Charlie Ewan, Alberto Arribas1
1Met Office, Exter, Devon United Kingdom
During the last 70 years, solving physical equations on High Performance Computers has been the main workhorse of weather, climate and environmental research and prediction. It has been a fantastic ride, substantially improving our understanding and boosting our forecasting capabilities. However, Moore’s law is over, the energy cost of HPC is hardly affordable, and increasing the scalability of scientific numerical codes is extremely complex … Have we reached the end of the road? If so, what is next?
The talk will present ongoing work at the Met Office to answer those questions from a scientific/technical point of view (scalable platforms for data science, machine learning, natural language processing) and an organisational point of view (innovation, communities of practices, multi-disciplinary approaches).
I am accountable for all aspects of Technology and for the core technology teams responsible for the delivery of services and technology projects. I work closely with colleagues in other areas of the organisation to maintain the overall technology enterprise architecture for which I am responsible. We operate a federated approach to IT delivery in areas such as supercomputing and observations to ensure that we have the depth and range of skills and experience to deliver a world-class capability in selected areas.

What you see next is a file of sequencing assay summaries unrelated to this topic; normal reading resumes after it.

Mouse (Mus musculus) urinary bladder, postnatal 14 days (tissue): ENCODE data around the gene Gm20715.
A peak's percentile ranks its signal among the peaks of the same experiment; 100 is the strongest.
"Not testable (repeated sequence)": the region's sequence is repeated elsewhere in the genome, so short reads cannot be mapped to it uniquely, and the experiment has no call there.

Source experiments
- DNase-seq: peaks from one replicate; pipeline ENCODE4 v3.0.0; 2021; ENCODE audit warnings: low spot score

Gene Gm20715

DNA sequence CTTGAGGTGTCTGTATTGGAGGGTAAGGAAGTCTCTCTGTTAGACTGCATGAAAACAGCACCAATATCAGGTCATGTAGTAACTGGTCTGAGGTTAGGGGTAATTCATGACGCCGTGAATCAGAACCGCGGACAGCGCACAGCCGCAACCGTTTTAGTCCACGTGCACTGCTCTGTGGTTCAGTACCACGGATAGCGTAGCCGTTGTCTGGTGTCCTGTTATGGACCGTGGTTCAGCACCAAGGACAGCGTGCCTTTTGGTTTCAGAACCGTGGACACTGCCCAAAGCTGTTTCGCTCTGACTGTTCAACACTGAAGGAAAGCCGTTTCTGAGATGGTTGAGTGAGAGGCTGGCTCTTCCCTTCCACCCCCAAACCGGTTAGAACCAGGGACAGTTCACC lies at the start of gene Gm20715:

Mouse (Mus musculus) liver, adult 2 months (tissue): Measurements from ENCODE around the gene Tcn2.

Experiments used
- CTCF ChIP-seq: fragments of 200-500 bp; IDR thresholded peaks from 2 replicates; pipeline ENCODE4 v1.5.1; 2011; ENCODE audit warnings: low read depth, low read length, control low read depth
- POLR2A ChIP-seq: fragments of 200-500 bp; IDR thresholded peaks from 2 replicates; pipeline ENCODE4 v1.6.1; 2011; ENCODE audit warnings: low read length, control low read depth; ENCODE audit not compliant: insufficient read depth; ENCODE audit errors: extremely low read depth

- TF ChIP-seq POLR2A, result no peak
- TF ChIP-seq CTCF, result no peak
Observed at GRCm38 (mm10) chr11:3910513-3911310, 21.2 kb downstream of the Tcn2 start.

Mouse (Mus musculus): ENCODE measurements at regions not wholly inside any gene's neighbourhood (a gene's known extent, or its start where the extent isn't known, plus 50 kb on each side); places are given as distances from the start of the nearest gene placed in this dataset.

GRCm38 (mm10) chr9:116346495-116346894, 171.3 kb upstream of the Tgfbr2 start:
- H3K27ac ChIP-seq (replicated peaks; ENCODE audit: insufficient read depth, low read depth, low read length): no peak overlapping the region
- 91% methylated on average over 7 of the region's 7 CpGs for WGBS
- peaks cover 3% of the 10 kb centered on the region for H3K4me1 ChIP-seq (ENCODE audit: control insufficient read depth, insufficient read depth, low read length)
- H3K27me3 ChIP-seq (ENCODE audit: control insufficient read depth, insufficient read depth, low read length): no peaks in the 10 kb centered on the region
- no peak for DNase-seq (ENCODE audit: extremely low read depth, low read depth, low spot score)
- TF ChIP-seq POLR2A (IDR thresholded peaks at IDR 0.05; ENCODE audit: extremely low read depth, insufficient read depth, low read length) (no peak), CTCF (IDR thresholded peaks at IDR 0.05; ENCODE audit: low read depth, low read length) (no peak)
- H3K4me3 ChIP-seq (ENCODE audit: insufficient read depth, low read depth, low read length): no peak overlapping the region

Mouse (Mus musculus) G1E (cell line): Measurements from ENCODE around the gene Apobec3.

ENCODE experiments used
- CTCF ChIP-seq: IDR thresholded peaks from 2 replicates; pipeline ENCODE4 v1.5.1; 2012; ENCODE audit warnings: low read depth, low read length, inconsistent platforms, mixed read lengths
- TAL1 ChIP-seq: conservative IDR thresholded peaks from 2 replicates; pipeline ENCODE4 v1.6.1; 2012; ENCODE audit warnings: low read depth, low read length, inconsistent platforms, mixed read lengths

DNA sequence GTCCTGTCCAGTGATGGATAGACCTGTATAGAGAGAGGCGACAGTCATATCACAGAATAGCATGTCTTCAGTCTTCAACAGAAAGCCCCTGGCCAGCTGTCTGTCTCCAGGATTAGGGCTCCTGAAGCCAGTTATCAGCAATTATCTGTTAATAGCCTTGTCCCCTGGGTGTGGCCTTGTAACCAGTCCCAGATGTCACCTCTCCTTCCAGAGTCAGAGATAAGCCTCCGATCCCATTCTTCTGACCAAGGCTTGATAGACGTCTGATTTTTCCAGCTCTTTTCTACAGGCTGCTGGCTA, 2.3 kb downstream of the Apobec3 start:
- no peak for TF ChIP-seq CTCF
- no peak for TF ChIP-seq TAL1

I have worked for the Met Office in a number of senior technology roles since 2008 and, prior to that, worked in the Business-to-Business online retail and distribution industry focussing on technology driven change. I have significant experience in organisational transformation in a range of businesses. As well as a number of consulting appointments, I worked within the Premier Farnell group of companies for over 10 years. I have run my own small technology company and started my career as an Electronics Engineer in the defence industry
Professor Arribas is the Head of the Met Office Informatics Lab and an Associate Professor at the University of Exeter Institute for Data Science and AI. Alberto is also a Research Fellow at the Met Office and the Alan Turing Institute.
The Informatics Lab was founded to address the challenges derived from the complexity of data and science in environmental research. The Informatics Lab is the “Innovation and Technology R&D” department for the Met Office, with the mission of solving strategic problems for the organisation through a multi-disciplinary team.
Alberto is the author of over 50 peer reviewed publications, has developed world-leading prediction systems for weather and climate, served in expert committees for the USA Academy of Science and the World Meteorological Organisation, and won various awards. His areas of expertise include: Probabilistic forecasting for decision-making; R&D on emerging technologies; and strategic innovation.